I’ve seen three basic patterns for handling forgotten web site passwords:
There are different variations of these and other patterns do exist but these are the predominate ones I’ve encountered. I don’t have any stats on how prevalent each is or the secureness of each, however, I have my opinion.
Keep in mind that no password reset system is 100% foolproof. If someone really wants to get in to your account they probably can hack it, although the effort to hack a single account is very likely not worth the effort. For example, an email address can be hacked and the email generated from 1 and 3 could be intercepted. Through a bit of social engineering and research the answers for the second pattern could be had. Again this is probably not worth the effort for a single account.
Of the three though if I had to pick one I like the least it’s the third one. Having my password sent to me in clear text is disturbing from two aspects. First, anyone sniffing the network could intercept the password. Again this probably isn’t worth the time for a single account. The more disturbing aspect is how the password is stored in the site’s repository. Specifically I have no idea if the password is being stored in plain text or if the site is using a two-way encryption method.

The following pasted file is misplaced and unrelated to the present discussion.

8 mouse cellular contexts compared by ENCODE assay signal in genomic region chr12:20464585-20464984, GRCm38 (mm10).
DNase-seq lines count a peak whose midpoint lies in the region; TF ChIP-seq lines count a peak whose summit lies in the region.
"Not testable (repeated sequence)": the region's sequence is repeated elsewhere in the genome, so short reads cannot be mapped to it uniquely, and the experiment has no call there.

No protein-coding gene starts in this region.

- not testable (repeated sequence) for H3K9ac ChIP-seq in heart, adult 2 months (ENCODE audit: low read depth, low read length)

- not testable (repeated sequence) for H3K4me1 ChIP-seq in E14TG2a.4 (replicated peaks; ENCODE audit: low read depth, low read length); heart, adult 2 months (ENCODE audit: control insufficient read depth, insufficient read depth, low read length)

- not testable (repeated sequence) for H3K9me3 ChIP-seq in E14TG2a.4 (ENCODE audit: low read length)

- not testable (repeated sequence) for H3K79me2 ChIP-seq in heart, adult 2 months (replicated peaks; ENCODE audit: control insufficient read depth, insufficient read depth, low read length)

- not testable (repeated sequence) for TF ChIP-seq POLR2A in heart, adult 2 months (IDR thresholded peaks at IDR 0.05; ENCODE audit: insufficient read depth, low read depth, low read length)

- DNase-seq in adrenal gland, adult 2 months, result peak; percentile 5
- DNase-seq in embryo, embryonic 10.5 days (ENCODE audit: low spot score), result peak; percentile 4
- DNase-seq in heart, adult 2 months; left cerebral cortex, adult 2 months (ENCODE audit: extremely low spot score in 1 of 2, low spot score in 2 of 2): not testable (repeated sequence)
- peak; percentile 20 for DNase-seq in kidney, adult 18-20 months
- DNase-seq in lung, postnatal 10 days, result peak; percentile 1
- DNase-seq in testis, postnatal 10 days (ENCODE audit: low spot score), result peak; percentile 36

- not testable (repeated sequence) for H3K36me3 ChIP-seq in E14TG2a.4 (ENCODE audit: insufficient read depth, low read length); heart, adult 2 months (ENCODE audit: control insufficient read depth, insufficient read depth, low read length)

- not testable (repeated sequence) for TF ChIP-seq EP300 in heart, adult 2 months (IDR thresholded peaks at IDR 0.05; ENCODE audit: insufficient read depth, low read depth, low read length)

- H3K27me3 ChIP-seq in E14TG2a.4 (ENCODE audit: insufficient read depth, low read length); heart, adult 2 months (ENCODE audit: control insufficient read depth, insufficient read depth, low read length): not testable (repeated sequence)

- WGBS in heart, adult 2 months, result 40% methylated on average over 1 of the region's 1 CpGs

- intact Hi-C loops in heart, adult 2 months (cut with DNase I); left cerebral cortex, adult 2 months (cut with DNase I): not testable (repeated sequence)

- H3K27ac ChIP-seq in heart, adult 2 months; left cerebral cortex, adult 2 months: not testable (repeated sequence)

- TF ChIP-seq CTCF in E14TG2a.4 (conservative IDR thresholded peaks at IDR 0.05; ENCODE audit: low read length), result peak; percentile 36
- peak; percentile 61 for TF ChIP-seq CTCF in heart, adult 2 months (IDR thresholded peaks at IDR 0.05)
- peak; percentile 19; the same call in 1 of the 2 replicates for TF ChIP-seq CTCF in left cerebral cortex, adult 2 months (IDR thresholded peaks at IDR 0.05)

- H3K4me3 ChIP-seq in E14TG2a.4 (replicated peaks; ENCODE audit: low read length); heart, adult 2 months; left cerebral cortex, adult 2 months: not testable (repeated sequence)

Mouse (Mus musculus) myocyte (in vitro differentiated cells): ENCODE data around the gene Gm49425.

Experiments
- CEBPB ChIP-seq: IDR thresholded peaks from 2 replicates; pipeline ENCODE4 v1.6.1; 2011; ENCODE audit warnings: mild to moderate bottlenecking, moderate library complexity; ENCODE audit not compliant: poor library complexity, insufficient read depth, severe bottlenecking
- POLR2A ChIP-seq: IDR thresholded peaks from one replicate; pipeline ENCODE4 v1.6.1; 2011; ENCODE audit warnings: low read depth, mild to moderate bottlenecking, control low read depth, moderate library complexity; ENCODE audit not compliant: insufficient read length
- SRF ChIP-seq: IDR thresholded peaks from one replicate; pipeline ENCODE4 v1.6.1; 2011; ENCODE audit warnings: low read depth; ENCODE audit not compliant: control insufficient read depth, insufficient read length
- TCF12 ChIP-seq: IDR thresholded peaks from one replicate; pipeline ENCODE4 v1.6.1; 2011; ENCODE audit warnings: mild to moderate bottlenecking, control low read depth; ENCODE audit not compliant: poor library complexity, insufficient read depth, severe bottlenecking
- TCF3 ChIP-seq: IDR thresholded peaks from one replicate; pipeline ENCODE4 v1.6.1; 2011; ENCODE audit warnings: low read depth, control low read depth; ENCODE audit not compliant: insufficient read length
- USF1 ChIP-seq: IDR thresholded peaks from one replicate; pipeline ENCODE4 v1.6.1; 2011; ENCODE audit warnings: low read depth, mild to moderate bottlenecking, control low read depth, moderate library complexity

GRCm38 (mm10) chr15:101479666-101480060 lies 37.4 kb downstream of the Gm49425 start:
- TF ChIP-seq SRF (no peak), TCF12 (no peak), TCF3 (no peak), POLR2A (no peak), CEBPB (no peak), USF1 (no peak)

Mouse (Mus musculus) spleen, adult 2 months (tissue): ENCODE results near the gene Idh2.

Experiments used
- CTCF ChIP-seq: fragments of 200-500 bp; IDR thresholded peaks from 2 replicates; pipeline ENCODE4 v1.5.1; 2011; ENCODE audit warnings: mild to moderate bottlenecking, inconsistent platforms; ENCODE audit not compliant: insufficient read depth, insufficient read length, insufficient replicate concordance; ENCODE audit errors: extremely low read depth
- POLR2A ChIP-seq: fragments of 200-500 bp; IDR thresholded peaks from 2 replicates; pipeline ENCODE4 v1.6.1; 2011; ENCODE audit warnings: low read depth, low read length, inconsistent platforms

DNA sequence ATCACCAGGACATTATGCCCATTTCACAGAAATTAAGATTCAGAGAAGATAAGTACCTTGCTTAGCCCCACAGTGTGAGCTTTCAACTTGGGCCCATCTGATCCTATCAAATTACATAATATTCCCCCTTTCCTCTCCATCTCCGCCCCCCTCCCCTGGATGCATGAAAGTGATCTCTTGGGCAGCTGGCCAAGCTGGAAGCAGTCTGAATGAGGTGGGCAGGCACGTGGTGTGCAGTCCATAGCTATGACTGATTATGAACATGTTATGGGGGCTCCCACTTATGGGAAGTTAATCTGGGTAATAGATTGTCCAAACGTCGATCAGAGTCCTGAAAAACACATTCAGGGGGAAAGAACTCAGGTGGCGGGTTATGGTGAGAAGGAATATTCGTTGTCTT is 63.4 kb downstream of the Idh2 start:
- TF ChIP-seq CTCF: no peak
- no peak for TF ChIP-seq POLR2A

Both methods of managing passwords are simply bad practice. Why do I say that? It’s simple, if the password can be accessed in either clear text or is stored unencrypted the site is subject to an attack on all its accounts. If I were a hacker (regardless of the color of my hat) these are the sites I would target. Rather than going after a single account at a time this method allows me to go after all of the accounts.
As a website user there isn’t a whole lot you can do to protect your account. Probably the best thing you can do, which I do, is utilize different passwords for different sites. This adds to your password management burden but this way if one account is compromised your other accounts have better odds of remaining safe and sound.
Look at the options frameworks such as the ASP.NET membership provider offer to somebody not wanting to spend too much time on implementing authentication.
It'll come down to salted hashed passwords and randomly generated (initial) passwords sent by email.
AFAIK with ASP.NET, change password links are more effort.
Anyway, we'll all go OAuth or Facebook, sooner or later.